However, wells in shale formations exhibit much steeper decline rates than those in the deepwater and other conventional developments. When shale players cut their capital expenditures and reduce their drilling and well completion activities, the decline curve kicks in much more quickly, resulting in a faster production response on the downside. We saw this phenomenon play out during the supply‑driven downcycle in crude prices that took place in 2014 and 2015, after surging hydrocarbon output from U.S. shale players and OPEC’s decision not to cut supply swelled oil inventories.
We would expect this process to play out in response to the recent demand and supply shocks, with the supply adjustment in U.S. onshore plays helping to rebalance the market relatively quickly. We would also expect shorter‑cycle offshore developments that tie in new wells to existing infrastructure to slow down, while investment decisions on longer‑cycle offshore developments will likely be pushed back.
U.S. Oil Patch Faces Pressure
As it stands, we find the current price of crude oil to be relatively reasonable, given the unprecedented and simultaneous supply and demand shock. These low prices will not only chase capital away from the sector—the number of active rigs in the U.S. is likely to drop as much as 50% from February 2020 levels—but we should see existing wells shut in in response to oil prices below USD 30 per barrel. In fact, the material drop in demand levels requires these well shut-ins and reduced drilling activity to rebalance the market and prevent a total fill of inventories.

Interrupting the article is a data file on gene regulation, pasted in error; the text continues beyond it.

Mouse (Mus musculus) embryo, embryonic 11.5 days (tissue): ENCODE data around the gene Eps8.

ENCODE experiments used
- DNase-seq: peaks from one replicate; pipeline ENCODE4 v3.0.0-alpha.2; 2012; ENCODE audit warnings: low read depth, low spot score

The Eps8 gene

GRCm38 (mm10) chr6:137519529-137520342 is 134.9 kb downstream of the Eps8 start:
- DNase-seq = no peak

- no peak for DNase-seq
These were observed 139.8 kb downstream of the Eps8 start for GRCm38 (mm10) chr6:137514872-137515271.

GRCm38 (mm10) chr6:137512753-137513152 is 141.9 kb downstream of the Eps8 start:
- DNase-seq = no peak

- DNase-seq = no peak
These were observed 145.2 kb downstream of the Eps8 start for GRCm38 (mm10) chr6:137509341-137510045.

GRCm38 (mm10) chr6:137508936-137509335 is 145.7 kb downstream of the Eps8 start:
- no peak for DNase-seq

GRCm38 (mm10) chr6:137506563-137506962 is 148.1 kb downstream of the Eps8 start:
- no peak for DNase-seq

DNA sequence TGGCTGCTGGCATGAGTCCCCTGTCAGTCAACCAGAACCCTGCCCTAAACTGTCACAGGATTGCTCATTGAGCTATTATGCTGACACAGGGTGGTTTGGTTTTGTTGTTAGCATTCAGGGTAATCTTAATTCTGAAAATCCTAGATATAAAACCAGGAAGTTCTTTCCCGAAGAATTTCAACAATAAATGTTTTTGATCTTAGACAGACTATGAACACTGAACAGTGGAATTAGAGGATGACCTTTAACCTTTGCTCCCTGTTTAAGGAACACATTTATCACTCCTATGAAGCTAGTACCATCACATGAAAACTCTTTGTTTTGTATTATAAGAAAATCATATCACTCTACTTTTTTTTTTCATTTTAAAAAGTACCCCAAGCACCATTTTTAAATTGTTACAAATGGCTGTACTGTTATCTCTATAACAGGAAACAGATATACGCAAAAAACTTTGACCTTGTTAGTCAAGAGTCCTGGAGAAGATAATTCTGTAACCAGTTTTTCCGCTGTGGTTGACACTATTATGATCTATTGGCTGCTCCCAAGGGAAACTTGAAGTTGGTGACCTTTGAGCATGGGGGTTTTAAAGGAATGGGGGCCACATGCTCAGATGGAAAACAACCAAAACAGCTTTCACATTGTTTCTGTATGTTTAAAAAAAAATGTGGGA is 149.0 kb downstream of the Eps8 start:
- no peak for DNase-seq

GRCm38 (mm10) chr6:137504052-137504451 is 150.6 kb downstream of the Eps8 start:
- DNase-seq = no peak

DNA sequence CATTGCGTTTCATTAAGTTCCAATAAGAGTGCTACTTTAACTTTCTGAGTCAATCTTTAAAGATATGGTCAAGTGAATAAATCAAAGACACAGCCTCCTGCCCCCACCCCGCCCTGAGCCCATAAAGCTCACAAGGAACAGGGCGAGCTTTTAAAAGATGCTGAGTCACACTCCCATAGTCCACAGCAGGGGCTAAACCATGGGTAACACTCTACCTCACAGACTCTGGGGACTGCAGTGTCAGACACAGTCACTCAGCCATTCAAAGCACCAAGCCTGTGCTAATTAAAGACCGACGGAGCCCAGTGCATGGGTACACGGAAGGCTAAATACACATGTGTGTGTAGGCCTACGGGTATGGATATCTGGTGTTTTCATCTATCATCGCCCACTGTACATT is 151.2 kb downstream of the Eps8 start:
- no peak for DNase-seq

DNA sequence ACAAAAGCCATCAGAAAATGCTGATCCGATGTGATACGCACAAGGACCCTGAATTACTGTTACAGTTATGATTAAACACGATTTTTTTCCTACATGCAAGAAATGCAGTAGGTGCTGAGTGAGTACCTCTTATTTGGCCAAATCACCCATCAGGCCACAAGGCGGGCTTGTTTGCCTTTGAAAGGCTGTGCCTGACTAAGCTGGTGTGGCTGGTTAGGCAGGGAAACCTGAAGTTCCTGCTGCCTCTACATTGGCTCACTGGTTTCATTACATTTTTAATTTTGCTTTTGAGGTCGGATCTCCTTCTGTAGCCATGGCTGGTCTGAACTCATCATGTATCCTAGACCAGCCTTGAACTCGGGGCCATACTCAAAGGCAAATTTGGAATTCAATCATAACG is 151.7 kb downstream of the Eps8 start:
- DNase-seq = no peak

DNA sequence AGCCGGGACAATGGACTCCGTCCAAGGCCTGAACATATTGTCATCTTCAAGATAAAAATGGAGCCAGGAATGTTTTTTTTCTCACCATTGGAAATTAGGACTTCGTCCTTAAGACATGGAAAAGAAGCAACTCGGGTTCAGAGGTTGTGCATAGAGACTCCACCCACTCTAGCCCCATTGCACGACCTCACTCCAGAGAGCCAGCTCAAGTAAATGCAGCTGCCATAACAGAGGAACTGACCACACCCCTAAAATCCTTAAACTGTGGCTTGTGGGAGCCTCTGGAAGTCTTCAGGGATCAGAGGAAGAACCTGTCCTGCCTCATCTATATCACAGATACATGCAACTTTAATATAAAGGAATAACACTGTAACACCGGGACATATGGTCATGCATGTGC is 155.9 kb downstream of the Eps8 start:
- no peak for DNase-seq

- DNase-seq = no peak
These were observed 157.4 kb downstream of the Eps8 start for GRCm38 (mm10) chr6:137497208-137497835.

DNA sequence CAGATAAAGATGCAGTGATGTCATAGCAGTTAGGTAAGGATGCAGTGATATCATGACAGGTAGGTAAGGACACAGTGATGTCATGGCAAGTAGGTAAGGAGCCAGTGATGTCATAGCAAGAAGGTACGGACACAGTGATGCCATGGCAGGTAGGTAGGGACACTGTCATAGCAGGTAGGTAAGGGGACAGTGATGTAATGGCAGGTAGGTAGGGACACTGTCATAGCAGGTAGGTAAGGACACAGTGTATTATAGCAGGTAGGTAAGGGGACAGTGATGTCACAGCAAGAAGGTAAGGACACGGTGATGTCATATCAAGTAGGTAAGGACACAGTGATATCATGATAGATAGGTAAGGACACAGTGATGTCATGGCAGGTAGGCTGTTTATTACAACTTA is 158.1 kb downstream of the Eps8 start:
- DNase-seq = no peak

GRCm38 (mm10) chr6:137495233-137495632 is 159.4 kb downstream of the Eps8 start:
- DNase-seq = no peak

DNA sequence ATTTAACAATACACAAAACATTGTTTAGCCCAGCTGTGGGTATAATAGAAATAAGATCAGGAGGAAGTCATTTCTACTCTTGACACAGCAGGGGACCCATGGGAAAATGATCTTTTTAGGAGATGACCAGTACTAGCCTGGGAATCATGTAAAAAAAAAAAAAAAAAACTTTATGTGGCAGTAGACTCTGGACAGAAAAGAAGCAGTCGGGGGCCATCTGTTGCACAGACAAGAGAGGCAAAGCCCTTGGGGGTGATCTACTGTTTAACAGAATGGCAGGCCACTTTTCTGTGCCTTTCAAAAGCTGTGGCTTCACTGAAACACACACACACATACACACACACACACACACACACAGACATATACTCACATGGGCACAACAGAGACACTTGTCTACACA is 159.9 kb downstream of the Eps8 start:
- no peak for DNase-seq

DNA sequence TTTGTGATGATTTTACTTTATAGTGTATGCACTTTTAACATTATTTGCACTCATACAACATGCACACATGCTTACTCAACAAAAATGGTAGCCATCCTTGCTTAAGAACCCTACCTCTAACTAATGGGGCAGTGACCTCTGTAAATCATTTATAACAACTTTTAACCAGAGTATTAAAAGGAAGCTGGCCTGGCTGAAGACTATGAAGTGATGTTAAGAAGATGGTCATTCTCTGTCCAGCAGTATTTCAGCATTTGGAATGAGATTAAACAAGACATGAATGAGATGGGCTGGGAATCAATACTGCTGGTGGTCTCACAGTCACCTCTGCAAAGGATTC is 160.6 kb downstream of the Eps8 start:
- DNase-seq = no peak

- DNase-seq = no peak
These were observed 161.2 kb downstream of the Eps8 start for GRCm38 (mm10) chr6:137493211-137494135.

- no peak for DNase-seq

Productivity Gains Pressure Cost Curve
Oil output per drilling rig, Permian Basin, West Texas
As of March 1, 2020. Source: U.S. Energy Information Administration (March 16, 2020).
The good news is that, while oil prices will be meaningfully challenged in the near term, it should not take long to rebalance the market. Even with Saudi Arabia’s elevated levels of oil production, we expect a V-shaped recovery as we move into 2020, similar to the price collapses that occurred in 1986, 1988, 1998, 2008–2009, and 2014–2015. Once again, low oil prices should be the cure for low oil prices.
With oil prices plunging toward the operating cost curve for the second time in five years, we are likely to see a reduction in the flow of capital to the oil patch. Valuation multiples for U.S. shale oil and gas producers had already come under pressure in recent years, reflecting the market’s concerns about these companies’ returns on capital and terminal values in a future where environmental concerns and growing adoption of electric vehicles could dampen demand. In the current state, we would expect to see an increase in bankruptcies among the weakest exploration and production and oil field service companies, primarily those with lower‑quality assets, weak balance sheets, and near‑term debt maturities.
However, these challenges could contribute to necessary changes that would put the industry on better footing, including a shift in focus from growth at any cost to improving investor returns and free cash flow generation. Industry consolidation also appears likely over the coming years, as scale becomes increasingly important to control costs and increase operational efficiency.
Author: Shawn T. Driscoll, Portfolio Manager at T.Rowe Price. To find out more contact your financial adviser.